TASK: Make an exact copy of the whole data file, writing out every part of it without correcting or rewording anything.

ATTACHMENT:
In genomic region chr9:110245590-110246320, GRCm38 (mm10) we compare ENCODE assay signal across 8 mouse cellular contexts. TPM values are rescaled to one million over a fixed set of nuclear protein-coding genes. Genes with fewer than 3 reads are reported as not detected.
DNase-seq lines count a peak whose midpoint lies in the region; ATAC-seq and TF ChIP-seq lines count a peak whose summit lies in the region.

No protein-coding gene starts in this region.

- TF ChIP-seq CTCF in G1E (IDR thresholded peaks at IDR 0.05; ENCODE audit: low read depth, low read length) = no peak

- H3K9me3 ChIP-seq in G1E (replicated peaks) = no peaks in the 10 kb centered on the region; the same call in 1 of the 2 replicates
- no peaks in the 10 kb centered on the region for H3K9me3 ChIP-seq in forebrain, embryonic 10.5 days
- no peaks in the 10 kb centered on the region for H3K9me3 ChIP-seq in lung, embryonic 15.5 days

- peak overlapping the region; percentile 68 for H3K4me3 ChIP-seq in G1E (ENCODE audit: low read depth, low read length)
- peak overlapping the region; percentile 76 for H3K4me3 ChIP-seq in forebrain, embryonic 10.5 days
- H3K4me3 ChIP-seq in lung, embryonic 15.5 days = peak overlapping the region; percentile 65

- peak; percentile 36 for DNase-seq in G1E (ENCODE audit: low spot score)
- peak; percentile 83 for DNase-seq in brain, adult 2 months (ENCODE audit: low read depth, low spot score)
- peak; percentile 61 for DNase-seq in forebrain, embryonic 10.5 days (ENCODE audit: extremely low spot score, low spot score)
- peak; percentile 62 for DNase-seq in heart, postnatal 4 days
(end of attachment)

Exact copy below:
In genomic region chr9:110245590-110246320, GRCm38 (mm10) we compare ENCODE assay signal across 8 mouse cellular contexts. TPM values are rescaled to one million over a fixed set of nuclear protein-coding genes. Genes with fewer than 3 reads are reported as not detected.
DNase-seq lines count a peak whose midpoint lies in the region; ATAC-seq and TF ChIP-seq lines count a peak whose summit lies in the region.

No protein-coding gene starts in this region.

- TF ChIP-seq CTCF in G1E (IDR thresholded peaks at IDR 0.05; ENCODE audit: low read depth, low read length) = no peak

- H3K9me3 ChIP-seq in G1E (replicated peaks) = no peaks in the 10 kb centered on the region; the same call in 1 of the 2 replicates
- no peaks in the 10 kb centered on the region for H3K9me3 ChIP-seq in forebrain, embryonic 10.5 days
- no peaks in the 10 kb centered on the region for H3K9me3 ChIP-seq in lung, embryonic 15.5 days

- peak overlapping the region; percentile 68 for H3K4me3 ChIP-seq in G1E (ENCODE audit: low read depth, low read length)
- peak overlapping the region; percentile 76 for H3K4me3 ChIP-seq in forebrain, embryonic 10.5 days
- H3K4me3 ChIP-seq in lung, embryonic 15.5 days = peak overlapping the region; percentile 65

- peak; percentile 36 for DNase-seq in G1E (ENCODE audit: low spot score)
- peak; percentile 83 for DNase-seq in brain, adult 2 months (ENCODE audit: low read depth, low spot score)
- peak; percentile 61 for DNase-seq in forebrain, embryonic 10.5 days (ENCODE audit: extremely low spot score, low spot score)
- peak; percentile 62 for DNase-seq in heart, postnatal 4 days